This is, as you may have gathered, a special novel, the first of several unrelated projects I have had in
mind for some time that are of more consequence than my fantasy. From inception to completion was
about seven years, because I did not pursue it until I was satisfied about its nature. It is technically a
monster story, concluding with a suggestion of the horror to come when alien fireflies who understand
man are loosed on the world. If one ignorant monster could cause such mischief, what of the
knowledgeable ones? I have no sequel in mind; the reader may imagine that aspect for himself. The
essence of this novel is in the characters, especially OEnone. I am of course in love with her, as I am with
all my leading ladies, and I hope you are too, if you are male, and that you understand her if you are
female. She represents the triumph of imagination over dull reality or quiet desperation, and I think there
are many women like her to some degree. This can be an ugly world.
This novel addresses more than peripherally the problem of abuse. It occurs in many forms, physical and
emotional, and is exacerbated by the insensitivity, ignorance, or downright malice of others. It does
happen in "nice" families, and much of it is not of the screaming rape type. It may be subtle and
persistent, yet it can be hellish. The games five-year-old Nymph played with Mad were a joy to her at
the time, but it was nevertheless abuse by our society's definition (not necessarily by that of other
societies), and her life was significantly colored by the experience thirty years later. What happened to
May is unfortunately also not that rare. I don't know what to do about such problems, but surely there
will be no genuine solutions until there is a proper recognition of the situation.
The setting for this novel is my home; OEnone used our guest bedroom. The house, cabin, landscape,
roads, trees, and wildlife are as described, except for location; my avocation is tree farming. I believe
that the salvation of the world well may lie in trees, and not just the commercial varieties. The
community of wild creatures resides in the noncommercial wilderness.
One of the included stories was written by Santiago Hernandez, in prison for pedophilia. This is one of
the few nonsexual, nonromantic entries: the one about two professors pondering exchanging their
spouses, concluding with a reference to me: the ogre in the Flower State near the cartoon-comic city.
This is the story OEnone did not tell; Geode dreamed she was telling it, so it was a product of his own
imagination, and came out completely different from any she would have told. The point is that later,
when the monster starts telling him stories, he knows it really is OEnone, because he can not invent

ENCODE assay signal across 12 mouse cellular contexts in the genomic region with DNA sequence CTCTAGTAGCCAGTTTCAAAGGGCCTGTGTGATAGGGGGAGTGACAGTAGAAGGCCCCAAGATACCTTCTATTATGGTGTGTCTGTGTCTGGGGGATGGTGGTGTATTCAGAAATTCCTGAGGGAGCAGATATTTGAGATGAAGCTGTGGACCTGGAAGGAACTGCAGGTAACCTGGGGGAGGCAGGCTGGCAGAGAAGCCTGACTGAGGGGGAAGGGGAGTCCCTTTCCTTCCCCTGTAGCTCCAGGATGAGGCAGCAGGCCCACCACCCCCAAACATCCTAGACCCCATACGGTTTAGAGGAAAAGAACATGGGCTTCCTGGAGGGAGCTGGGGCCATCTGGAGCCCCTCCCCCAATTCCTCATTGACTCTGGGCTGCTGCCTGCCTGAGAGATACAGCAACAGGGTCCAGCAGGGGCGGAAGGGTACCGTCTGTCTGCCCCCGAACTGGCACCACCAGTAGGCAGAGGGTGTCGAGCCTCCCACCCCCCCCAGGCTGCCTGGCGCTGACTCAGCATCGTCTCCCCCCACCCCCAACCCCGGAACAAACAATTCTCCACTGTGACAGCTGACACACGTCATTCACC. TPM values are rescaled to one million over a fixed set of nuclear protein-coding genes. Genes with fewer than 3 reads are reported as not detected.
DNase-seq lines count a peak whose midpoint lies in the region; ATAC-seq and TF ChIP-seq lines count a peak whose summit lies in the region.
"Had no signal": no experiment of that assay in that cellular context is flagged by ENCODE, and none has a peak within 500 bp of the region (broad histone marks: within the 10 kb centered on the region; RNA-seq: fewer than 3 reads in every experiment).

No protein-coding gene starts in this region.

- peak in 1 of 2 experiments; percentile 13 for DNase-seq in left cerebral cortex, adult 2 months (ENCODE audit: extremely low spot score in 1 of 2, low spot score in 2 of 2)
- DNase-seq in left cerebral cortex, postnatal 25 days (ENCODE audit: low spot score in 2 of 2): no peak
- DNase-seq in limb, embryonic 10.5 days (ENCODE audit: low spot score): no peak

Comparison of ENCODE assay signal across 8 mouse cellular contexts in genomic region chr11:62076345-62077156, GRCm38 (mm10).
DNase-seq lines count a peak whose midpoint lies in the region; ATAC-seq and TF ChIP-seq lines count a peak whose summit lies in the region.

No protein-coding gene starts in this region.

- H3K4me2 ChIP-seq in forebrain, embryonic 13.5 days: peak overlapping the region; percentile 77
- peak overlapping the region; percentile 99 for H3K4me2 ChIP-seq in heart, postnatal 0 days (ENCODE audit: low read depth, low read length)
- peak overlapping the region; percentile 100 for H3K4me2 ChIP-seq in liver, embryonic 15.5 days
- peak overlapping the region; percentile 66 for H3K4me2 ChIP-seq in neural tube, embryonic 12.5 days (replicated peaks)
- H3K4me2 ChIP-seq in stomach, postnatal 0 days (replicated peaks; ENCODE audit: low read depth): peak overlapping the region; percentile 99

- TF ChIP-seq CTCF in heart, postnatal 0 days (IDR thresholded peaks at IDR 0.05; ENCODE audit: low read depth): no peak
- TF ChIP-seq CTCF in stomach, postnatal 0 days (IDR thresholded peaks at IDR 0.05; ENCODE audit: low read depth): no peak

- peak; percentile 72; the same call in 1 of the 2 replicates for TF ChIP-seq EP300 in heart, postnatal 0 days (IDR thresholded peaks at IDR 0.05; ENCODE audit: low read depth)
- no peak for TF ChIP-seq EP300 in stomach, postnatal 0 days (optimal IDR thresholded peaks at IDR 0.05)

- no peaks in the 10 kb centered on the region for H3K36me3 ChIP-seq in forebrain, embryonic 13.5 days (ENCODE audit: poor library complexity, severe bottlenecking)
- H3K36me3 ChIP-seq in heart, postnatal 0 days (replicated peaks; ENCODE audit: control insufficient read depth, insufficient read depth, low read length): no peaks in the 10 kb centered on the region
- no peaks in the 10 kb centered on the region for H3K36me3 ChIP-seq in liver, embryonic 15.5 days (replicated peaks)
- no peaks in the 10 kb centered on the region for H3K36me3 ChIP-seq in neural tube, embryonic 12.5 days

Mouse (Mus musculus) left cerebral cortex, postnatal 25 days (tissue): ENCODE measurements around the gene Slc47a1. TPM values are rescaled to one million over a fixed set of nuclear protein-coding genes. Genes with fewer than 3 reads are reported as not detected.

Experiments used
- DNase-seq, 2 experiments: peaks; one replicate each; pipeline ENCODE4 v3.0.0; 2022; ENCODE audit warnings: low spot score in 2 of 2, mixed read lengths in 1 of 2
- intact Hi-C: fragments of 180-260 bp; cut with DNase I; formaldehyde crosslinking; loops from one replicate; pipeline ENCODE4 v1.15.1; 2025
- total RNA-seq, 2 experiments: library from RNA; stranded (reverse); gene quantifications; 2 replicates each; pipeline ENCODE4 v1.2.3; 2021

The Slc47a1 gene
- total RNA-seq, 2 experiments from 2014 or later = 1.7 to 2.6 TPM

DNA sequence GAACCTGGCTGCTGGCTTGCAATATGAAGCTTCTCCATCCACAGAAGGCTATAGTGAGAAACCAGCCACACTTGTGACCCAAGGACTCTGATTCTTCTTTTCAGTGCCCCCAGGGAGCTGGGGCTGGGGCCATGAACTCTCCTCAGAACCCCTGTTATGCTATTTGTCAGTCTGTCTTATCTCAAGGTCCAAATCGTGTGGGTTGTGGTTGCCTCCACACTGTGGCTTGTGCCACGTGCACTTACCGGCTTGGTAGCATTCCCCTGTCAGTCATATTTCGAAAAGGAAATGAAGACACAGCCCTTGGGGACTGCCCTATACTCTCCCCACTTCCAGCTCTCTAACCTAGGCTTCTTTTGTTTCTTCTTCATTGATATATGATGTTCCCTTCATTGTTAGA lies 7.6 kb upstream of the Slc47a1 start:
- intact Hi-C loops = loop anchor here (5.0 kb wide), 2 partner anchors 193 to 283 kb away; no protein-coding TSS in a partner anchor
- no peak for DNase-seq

anything similar himself. I know this one is not the kind I would devise, because I did not; to me it is
mostly incomprehensible, as a wild dream might be.
But this is another bit of evidence of the problem in our society: as far as I know, Santiago Hernandez
did not hurt anyone. He just happens to be sexually attracted to small boys. We assume that the only
normal state is adult heterosexuality, and certainly this is my own preference, but I am in doubt whether
other types of interest are not also natural to our species. Homosexual men, for example, are not likely to
produce many offspring, yet around the world the percentage of homosexuals remains fairly constant at
about ten percent. I suspect there is a similarly constant percentage of bisexuals, and of other supposedly
deviant preferences. There seems to be a broad spectrum of human desire, and what we call normal is
only the central component. May's sadistic husband was sexually normal by the standard definition. It
may be that the problem is not with what is deviant, but with our definitions. I suggest in the novel that
little Nymph was abused not by the man with whom she had sex, but by members of her family who
warped her taste, and by the society that preferred to condemn her lover rather than address the source of
the problem in her family.
Those who feel that OEnone's stories represent abnormal taste should read My Secret Garden by Nancy
Friday, which details some of the sexual fantasies of women. Neither is Nymph an invention; similar
cases are all too frequent. These aspects were from my research rather than my imagination. I don't
know what is right and what is wrong; I merely hope to raise some social questions along with the
entertainment provided in the novel. I suspect our priorities are confused. We have problems enough
with world hunger and injustice, without making more by punishing people for deviant but perhaps